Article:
Presentation on theme: "Performance Persistence of Short-Biased Hedge Funds Meredith A. Jones."— Presentation transcript:
Performance Persistence of Short-Biased Hedge Funds Meredith A. Jones
Reading questions What is the difference between a short-biased hedge fund and a pure short seller? What benefits do short-biased funds purport to offer over a pure short seller? What factor(s) have most impacted the performance of short-biased hedge funds over the past ten years? Have short-biased hedge funds added value over selected market indices over the past ten years? Looking forward, does it seem likely or unlikely that the performance of short-biased hedge funds will persist? What benefits do short-biased hedge funds add to diversified portfolios? What kind of insurance premium should investors expect to pay for these benefits?
Summary This paper investigates the historical and forward simulated performance persistence of short-biased hedge funds and attempts to establish their value in a diversified portfolio. A short-biased hedge fund index (SBI) is constructed from multiple data sources to provide a historical return stream for analysis. Traditional statistical analysis, Monte Carlo simulations, multi-factor forward stress testing and asset allocation models are used to draw conclusions.
Historical Performance of SBI
Historical Performance of SBI vs. Market Indices Short-Biased Index vs. BenchmarksAlpha Annualized AlphaBetaR S&P 500 TR0.56%6.87% DJIA TR0.66%8.25% MSCI WEI0.62%7.68% Annualized Risk TableSBIS&P 500DJIA MSCI WEI Compound ROR4.86%-0.42%1.73%0.55% Standard Deviation15.83%16.11%15.62%16.55% Semi Deviation14.21%18.95%17.12%19.35% Gain Deviation11.78%8.81%9.00%8.53% Loss Deviation8.56%12.02%11.52%12.81% Down Dev.(10.00%)11.02%13.50%12.65%13.83% Down Dev.(5.00%)10.22%12.79%11.94%13.13% Down Dev.(0%)9.43%12.07%11.23%12.42% Sharpe(5.00%) Sortino(10.00%) Sortino(5.00%) Sortino(0%)
Forward Simulations of the SBI Monte Carlo simulations (below) and multi-factor forward stress testing were used to determine that performance is likely to persist in the future. All Portfolio Statistics Annualized Return Annualized Standard Deviation Annualized Sharpe (RF) Maximum Drawdown Number Simulations10,000 Mean5.01%15.70% % Median4.84%15.68% % Standard Deviation5.20%1.32% % Maximum27.86%21.04% % Minimum-12.88%11.02% % 99th Percentile17.54%18.87% % 95th Percentile13.81%17.91% % 90th Percentile11.75%17.43% % 80th Percentile9.38%16.80% % 75th Percentile8.48%16.57% % 70th Percentile7.67%16.37% % 60th Percentile6.11%16.02% % 50th Percentile4.84%15.68% % 40th Percentile3.56%15.36% % 30th Percentile2.19%14.99% % 25th Percentile1.38%14.79% % 20th Percentile0.61%14.58% % 10th Percentile-1.53%14.00% % 5th Percentile-3.20%13.56% % 1st Percentile-6.46%12.76% %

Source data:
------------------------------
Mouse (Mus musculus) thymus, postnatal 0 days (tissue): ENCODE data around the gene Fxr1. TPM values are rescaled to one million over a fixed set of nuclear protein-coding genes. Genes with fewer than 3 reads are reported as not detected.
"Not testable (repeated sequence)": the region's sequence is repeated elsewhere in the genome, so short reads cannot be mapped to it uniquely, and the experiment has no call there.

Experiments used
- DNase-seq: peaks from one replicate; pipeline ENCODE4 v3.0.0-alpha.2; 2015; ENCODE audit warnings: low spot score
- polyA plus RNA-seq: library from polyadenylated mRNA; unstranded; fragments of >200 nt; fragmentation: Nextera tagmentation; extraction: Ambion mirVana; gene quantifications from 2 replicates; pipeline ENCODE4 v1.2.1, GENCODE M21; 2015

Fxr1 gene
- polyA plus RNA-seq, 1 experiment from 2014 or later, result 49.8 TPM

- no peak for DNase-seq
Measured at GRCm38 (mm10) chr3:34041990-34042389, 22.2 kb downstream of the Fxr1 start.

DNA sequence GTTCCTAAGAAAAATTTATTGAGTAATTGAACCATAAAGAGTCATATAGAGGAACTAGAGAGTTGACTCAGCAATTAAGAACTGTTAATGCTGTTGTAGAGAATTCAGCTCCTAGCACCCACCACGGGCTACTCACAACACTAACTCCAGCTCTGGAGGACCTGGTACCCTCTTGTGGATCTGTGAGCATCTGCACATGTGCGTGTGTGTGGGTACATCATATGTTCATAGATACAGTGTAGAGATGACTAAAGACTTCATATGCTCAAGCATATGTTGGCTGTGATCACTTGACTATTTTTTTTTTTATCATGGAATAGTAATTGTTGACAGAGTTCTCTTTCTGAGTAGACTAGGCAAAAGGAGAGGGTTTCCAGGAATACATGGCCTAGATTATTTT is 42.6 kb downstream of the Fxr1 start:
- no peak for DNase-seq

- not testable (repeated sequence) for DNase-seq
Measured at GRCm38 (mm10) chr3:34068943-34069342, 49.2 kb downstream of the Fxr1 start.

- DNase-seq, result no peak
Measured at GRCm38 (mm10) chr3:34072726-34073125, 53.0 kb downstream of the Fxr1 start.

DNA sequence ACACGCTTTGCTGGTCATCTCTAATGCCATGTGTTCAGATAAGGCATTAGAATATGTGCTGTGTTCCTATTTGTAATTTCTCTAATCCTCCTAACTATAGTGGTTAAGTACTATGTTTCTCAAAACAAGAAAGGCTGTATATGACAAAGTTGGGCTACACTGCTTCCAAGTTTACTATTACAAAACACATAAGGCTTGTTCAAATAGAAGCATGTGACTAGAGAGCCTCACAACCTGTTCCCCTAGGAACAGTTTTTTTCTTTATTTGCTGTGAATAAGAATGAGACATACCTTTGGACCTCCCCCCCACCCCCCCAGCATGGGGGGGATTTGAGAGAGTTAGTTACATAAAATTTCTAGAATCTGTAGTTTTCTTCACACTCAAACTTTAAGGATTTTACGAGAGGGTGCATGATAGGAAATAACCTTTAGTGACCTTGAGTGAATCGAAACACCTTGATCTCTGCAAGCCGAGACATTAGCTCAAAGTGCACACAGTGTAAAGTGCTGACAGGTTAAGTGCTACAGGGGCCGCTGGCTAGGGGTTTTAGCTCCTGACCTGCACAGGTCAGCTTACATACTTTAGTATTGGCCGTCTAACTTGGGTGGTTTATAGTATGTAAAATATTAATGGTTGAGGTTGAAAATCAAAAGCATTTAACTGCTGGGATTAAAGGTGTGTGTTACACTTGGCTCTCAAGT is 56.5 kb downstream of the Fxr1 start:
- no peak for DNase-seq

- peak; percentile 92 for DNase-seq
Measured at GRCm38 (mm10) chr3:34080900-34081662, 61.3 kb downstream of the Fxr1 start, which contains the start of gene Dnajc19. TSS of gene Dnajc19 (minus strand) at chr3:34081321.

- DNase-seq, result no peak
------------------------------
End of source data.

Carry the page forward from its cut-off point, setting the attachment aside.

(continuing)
Portfolio Simulations with SBI Compound ROR5.65% Standard Deviation3.04% Gain Deviation2.10% Loss Deviation2.10% Down Dev.(10.00%)2.88% Down Dev.(5.00%)2.11% Down Dev.(0%)1.51% Sharpe(5.00%)0.22 Sortino(10.00%)-1.41 Sortino(5.00%)0.29 Sortino(0%)3.65 Sterling0.19 Calmar0.37 Maximum Drawdown-6.58% A portfolio maximizing low risk was constructed using traditional investments, global hedge funds, commodity trading funds and the SBI with possible inputs was created. The recommended allocation to the SBI was 21.7%. The insurance premium over the highest return portfolio was approximately three percentage points.
Portfolio Simulations without SBI A portfolio maximizing low risk was constructed using traditional investments, global hedge funds, commodity trading funds but not the SBI with possible inputs was created. The return for this portfolio was approximately one percentage point higher than the SBI portfolio, but drawdown and standard deviation increased dramatically, making the insurance premium approximately one percentage point. Compound ROR6.84% Standard Deviation4.78% Gain Deviation2.91% Loss Deviation3.43% Down Dev.(10.00%)4.02% Down Dev.(5.00%)3.31% Down Dev.(0%)2.69% Sharpe(5.00%)0.39 Sortino(10.00%)-0.73 Sortino(5.00%)0.53 Sortino(0%)2.47 Sterling0.18 Calmar0.19 Maximum Drawdown-14.16%
Conclusion The past performance of short-biased hedge funds has been remarkably consistent, with patterns consistent with the correlation and beta profiles. Over the past 10 years and several different market scenarios, short-biased managers have been able to generate alpha over the market indices. It appears that short-biased hedge funds have the potential to perform in a similar manner going forward, based on both Monte Carlo simulations and multi-factor stress testing. Based on their individual risk-reward mandate and view of the market, it may make sense to maintain a permanent allocation to short-biased hedge funds since the insurance premium for doing so is relatively low.